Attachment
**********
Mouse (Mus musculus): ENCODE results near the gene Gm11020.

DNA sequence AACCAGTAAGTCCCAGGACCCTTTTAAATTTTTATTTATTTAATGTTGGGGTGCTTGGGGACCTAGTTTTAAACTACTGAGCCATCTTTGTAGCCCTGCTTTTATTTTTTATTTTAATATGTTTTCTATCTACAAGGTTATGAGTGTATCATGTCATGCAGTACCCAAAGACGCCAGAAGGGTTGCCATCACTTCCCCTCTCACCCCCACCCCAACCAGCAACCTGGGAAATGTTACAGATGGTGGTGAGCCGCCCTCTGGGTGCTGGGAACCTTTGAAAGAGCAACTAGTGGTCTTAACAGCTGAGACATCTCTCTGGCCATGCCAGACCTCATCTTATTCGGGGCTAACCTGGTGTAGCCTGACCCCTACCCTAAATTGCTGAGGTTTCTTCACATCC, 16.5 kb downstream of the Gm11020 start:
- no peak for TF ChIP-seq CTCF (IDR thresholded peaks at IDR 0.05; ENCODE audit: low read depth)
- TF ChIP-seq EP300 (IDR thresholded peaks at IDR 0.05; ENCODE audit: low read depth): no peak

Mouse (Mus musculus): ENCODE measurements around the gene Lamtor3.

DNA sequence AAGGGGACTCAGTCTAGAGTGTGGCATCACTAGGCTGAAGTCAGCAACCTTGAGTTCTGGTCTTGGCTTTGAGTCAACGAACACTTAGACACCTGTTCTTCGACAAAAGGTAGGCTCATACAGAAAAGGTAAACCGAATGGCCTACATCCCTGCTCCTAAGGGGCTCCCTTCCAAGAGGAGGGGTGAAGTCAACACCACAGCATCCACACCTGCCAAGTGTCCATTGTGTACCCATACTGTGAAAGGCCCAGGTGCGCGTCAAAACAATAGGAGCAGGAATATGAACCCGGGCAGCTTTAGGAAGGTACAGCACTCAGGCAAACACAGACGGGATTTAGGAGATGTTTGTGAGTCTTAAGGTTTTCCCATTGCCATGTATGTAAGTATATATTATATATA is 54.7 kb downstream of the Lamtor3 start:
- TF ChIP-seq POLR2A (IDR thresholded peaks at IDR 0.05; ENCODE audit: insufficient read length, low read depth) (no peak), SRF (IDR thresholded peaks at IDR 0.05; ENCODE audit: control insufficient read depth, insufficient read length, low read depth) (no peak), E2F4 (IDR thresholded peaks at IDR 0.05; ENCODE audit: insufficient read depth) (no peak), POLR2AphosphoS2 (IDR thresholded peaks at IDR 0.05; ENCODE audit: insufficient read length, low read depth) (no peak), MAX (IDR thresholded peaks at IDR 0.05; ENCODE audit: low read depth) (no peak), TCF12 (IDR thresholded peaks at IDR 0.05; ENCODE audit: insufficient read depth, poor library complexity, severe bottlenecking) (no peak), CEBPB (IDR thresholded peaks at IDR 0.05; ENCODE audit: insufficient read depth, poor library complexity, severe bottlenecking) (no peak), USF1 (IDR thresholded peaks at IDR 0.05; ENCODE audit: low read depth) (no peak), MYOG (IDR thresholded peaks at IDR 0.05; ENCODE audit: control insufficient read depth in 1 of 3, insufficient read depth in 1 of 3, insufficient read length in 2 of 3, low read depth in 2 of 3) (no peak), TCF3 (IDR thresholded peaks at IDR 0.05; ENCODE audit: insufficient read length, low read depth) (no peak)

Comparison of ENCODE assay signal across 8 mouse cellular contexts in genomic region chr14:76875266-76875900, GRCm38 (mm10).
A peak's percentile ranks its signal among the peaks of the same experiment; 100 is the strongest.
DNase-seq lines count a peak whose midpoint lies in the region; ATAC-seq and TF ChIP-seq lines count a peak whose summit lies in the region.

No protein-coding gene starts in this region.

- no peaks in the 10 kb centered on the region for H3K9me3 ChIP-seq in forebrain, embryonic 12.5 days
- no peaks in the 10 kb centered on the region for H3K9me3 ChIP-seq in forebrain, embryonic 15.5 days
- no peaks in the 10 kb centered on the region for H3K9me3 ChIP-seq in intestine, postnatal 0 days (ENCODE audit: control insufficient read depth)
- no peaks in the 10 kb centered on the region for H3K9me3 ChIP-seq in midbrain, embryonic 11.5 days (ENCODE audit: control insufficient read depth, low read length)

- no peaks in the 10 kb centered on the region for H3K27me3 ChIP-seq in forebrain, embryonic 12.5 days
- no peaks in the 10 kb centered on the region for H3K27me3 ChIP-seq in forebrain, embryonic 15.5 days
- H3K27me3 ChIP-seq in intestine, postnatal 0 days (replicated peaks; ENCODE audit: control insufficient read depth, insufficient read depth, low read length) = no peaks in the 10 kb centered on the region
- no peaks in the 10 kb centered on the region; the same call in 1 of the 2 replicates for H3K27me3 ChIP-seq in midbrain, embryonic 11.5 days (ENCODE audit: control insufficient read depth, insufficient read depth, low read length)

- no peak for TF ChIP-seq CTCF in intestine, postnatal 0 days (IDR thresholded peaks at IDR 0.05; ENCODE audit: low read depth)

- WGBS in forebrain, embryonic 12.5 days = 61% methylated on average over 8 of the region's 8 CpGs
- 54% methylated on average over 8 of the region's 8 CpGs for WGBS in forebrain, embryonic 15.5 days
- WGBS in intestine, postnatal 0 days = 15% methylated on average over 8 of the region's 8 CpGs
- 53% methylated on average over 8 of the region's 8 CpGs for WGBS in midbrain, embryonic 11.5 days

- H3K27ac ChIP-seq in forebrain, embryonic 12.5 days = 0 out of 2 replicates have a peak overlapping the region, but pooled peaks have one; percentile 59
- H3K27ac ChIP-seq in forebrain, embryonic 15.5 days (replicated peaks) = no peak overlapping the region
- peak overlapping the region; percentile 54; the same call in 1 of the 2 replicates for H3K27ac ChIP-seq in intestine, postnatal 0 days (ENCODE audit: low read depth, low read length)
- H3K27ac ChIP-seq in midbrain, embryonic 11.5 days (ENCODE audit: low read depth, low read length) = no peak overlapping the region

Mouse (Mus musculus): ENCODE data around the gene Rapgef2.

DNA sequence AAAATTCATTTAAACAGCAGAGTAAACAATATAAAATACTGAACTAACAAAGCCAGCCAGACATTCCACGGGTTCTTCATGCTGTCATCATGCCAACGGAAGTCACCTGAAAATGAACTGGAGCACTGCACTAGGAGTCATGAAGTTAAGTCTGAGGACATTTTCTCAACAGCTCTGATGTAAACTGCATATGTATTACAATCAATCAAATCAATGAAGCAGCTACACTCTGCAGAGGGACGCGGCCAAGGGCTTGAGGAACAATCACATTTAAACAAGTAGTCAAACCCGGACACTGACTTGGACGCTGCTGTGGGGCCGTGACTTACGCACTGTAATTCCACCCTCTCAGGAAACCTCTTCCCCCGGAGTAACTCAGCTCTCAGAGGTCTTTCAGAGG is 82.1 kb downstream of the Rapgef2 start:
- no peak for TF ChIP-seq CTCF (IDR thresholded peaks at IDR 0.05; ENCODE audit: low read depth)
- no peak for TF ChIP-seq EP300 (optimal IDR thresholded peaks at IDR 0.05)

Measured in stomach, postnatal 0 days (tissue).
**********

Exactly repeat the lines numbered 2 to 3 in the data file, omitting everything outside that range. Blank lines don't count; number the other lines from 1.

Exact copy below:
DNA sequence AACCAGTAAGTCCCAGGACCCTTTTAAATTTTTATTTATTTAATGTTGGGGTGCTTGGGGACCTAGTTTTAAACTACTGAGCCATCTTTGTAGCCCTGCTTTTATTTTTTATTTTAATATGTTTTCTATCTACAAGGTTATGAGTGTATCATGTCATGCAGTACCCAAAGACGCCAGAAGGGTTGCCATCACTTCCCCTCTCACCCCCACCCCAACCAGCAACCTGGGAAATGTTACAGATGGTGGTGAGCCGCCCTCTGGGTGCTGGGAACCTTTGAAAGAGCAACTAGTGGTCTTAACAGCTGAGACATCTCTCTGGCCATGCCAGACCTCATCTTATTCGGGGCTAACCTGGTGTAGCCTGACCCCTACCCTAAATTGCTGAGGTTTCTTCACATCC, 16.5 kb downstream of the Gm11020 start:
- no peak for TF ChIP-seq CTCF (IDR thresholded peaks at IDR 0.05; ENCODE audit: low read depth)